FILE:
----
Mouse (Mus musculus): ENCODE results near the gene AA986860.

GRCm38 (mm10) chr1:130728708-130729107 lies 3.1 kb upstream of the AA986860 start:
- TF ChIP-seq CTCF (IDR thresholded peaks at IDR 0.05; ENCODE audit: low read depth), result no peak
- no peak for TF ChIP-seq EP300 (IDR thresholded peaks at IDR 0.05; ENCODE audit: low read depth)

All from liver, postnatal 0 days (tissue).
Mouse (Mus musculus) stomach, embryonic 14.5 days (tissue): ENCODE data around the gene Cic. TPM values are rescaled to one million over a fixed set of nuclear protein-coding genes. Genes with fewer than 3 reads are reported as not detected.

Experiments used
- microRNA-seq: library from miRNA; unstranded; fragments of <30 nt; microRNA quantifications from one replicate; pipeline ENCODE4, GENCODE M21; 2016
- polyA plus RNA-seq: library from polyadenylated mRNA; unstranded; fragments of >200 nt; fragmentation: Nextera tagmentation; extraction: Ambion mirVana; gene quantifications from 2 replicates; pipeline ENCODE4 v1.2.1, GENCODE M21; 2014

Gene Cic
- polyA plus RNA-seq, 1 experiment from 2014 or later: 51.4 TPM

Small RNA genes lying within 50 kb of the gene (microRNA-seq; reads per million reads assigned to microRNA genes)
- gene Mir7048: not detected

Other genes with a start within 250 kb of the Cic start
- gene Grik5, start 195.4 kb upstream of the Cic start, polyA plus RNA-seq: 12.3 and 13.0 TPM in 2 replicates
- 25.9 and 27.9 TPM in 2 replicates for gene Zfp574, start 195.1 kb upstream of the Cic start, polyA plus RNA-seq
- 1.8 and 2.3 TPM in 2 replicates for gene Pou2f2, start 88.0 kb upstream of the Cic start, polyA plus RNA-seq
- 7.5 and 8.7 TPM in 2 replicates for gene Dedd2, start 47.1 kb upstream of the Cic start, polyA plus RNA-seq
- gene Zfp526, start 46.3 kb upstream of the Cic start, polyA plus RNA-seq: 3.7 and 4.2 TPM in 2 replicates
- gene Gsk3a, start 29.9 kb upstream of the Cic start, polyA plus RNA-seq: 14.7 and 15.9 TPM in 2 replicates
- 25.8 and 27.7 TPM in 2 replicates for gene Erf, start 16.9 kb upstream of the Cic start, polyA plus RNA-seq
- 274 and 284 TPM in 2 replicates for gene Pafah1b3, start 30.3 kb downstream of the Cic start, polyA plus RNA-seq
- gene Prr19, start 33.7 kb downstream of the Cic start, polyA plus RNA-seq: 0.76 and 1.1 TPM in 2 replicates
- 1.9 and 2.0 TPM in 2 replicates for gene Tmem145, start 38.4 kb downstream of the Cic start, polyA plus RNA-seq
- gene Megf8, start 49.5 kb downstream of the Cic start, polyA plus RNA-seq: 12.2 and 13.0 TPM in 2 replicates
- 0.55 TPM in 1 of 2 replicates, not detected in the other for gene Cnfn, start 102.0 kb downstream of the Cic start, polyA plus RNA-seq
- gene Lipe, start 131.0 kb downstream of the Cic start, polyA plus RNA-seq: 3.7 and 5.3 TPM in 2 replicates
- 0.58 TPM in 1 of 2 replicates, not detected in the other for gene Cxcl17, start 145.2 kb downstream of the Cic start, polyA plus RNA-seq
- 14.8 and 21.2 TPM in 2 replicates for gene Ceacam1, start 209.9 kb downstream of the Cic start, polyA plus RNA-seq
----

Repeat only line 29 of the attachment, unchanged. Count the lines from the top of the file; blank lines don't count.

- 14.8 and 21.2 TPM in 2 replicates for gene Ceacam1, start 209.9 kb downstream of the Cic start, polyA plus RNA-seq